The end result, due to the assignment and post-increment of k, is i=0 and k = 1. (Unless the previous post is true, and since its the bartender it probably is, which would then make them both 0).
Shubh Bhat
Ranch Hand

Joined: Sep 08, 2002
Posts: 32
ok my confusion is exactly what Matt described
i =10;
i = ++i; // value : 10+1 then assignment
i = i++; // since ++ is done after the assignment so I take that i = 11 and then i+1 (which is 12) after the assignment. Now what is happening internally to give us 11 back? Is it first incrementing i storing in some temp in the memory and then assigning the value to i and some how discarding the temp for some strange reason because it thinks its already assigned it something(hey, I am just trying to make up something)?
Sorry still in a confused state
Ashish Hareet
Ranch Hand

Joined: Jul 14, 2001
Posts: 375
Hello Shubh,
Here's how we could explain the evaluation order for
i = 10;
i = ++i;
i = i++; // line 1

For line 1
First put the value of i ( i.e 11 ) in the expression , then increment it & store it back in i ( now i == 12 ) . Finally comes the assignment wherein lies the catch. We already have put the value of i ( before incrementing i.e. 11 ) into the expression & hence the output is 11 .
The catch lies in the evaluation order. See JLS 15.7 for somemore insight. Good code exaples in there.
Correct me if I am wrong
Ashish H.
Vin Kris
Ranch Hand

Joined: Jun 17, 2002
Posts: 154
Shubh, This is what i understood from the JLS.
In a post-increment operation, the original value of the variable is always stored.
Now, comming to the expression, i = i++;
The original value is first stored. Then i is incremented. But the expression is not yet evaluated. To complete the expression, the stored value of i is used. Therefore, the final value of i is the original value.
Shubh Bhat
Ranch Hand

Joined: Sep 08, 2002
Posts: 32
Vin, when you say "stored" I am assuming in some temp. memory space...if that is the case your explanation is perfect, I can visualize that!!!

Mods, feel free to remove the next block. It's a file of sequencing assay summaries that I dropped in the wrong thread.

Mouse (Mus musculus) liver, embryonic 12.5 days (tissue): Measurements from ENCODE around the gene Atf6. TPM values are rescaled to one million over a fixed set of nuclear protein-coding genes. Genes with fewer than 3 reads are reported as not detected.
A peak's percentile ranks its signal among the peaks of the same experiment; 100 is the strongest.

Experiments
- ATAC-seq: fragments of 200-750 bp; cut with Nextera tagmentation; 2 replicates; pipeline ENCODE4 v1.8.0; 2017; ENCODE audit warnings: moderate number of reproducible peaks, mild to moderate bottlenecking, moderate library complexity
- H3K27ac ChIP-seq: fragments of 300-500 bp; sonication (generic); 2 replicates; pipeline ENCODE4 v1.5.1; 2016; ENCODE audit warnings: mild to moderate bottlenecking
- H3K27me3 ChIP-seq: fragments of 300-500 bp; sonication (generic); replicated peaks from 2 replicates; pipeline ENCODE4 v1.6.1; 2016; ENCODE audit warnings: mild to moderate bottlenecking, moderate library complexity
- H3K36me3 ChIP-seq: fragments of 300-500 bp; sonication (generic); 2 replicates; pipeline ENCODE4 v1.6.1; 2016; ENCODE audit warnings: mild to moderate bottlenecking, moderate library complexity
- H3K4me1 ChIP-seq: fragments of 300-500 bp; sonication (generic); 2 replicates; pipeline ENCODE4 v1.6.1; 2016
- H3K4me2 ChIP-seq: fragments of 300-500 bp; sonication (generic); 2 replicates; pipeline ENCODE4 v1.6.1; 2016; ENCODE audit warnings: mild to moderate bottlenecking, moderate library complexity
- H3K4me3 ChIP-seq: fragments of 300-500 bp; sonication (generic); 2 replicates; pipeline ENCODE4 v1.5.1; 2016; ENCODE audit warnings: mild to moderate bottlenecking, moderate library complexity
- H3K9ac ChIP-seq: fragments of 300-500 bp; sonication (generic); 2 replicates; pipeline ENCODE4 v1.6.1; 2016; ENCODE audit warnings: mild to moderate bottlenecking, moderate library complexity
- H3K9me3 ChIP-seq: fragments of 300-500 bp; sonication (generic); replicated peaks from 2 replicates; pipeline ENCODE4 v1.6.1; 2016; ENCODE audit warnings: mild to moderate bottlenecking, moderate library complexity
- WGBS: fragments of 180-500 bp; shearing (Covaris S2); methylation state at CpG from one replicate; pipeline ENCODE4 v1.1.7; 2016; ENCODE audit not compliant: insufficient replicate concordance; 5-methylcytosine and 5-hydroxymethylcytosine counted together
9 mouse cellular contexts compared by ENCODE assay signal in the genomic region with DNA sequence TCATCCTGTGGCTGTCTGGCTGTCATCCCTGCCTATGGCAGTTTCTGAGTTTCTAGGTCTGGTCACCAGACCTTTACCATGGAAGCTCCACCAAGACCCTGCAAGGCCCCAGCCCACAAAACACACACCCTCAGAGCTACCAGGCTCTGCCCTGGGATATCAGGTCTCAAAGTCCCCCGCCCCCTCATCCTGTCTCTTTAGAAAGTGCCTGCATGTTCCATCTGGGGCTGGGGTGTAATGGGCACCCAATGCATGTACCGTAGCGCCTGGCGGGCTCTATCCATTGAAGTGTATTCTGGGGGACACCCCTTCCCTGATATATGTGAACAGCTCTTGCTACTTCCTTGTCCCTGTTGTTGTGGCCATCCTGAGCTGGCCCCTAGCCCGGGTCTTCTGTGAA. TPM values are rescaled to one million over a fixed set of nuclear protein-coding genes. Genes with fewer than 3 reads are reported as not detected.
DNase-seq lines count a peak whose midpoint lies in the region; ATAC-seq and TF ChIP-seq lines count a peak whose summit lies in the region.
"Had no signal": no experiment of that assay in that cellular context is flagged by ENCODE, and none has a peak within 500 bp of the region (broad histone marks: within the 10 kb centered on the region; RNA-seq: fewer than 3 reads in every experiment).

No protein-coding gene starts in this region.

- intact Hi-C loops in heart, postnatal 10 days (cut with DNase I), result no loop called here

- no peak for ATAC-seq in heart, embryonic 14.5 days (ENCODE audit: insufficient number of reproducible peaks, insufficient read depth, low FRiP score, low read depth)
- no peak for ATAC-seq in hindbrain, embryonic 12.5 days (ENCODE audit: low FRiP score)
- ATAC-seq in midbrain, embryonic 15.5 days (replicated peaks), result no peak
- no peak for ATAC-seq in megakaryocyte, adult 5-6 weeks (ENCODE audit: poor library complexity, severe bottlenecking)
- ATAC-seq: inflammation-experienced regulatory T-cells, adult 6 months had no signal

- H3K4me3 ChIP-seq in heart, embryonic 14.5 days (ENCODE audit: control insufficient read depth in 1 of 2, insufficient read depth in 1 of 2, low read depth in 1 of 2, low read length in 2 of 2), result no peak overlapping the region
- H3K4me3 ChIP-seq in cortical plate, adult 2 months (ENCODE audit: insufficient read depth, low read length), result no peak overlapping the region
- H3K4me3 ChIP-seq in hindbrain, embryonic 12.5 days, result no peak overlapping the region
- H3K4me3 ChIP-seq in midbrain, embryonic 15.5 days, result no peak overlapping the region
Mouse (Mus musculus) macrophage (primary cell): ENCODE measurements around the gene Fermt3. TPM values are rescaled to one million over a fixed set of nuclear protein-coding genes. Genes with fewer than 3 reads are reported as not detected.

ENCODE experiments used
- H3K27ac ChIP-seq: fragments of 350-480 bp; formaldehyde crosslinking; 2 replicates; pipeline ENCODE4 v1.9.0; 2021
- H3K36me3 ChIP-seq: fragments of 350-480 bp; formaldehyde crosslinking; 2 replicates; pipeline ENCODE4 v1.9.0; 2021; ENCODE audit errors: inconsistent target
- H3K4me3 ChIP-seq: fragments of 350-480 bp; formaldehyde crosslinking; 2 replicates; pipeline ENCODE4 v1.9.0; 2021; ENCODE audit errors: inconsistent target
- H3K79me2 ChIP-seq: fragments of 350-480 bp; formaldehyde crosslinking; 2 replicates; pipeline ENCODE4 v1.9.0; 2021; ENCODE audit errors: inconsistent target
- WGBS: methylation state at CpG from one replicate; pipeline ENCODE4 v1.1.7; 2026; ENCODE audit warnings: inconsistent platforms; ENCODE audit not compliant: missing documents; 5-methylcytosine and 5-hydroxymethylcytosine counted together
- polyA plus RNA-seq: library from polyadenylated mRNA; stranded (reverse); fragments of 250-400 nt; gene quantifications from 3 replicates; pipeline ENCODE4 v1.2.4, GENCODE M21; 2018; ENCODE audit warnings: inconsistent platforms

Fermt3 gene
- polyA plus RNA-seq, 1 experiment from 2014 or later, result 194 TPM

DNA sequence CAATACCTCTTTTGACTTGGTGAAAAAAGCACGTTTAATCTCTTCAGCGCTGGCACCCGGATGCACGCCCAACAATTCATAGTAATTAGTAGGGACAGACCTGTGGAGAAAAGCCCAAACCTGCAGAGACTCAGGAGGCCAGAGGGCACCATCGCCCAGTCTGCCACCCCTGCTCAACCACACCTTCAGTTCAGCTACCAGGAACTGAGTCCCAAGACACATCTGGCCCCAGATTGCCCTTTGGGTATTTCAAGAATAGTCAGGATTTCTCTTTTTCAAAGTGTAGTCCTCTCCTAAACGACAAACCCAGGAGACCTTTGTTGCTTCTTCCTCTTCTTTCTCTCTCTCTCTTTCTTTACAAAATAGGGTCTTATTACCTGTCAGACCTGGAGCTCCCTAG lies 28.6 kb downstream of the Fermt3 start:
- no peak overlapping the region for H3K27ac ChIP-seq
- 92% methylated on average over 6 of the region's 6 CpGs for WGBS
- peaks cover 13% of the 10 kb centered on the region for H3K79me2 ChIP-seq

if my assumption is wrong please let me know.
1. Links to JLS
2. JCP mock exams(good/hard ones)
Thanks for all your help!
Valentin Crettaz
Gold Digger

Joined: Aug 26, 2001
Posts: 7610
Good resource on the ++ operator:

[Blog] [Blogroll] [My Reviews] My Linked In
Barkat Mardhani
Ranch Hand

Joined: Aug 05, 2002
Posts: 787
I read the claims that Java is easy to learn. But when it comes to these kind of tricks, it seems that it is unneccessarily complicated. I can not see any practical situation where a real world problem will suit this piece of code....
Jose Botella
Ranch Hand

Joined: Jul 03, 2001
Posts: 2120
My reply wasn't to be consiered literally, but to help you to visualize, and remember, what's is going on.
The output of javap -c Test can be studied literally. And it shows a sequence of actions similar to what I wanted to summarize graphically in my previous post.

Line 0 sets the operand stack to to 0.
Line 1 store the operand stack into the first local variable. That is i = 0;
Line 2 loads the value of i into the operand stack.
Line 3 increments the local variable i in 1. However the operand stack is unmodified by this operation. The operand stack is still 0, though i is now 1.
Line 6 store the operand stack into the variable. He is to blame of the result.
Shubh Bhat
Ranch Hand

Joined: Sep 08, 2002
Posts: 32
great! exactly what I was looking for!
Thanks a lot Jose, made my day!
I agree. Here's the link:
subject: i++ unary operator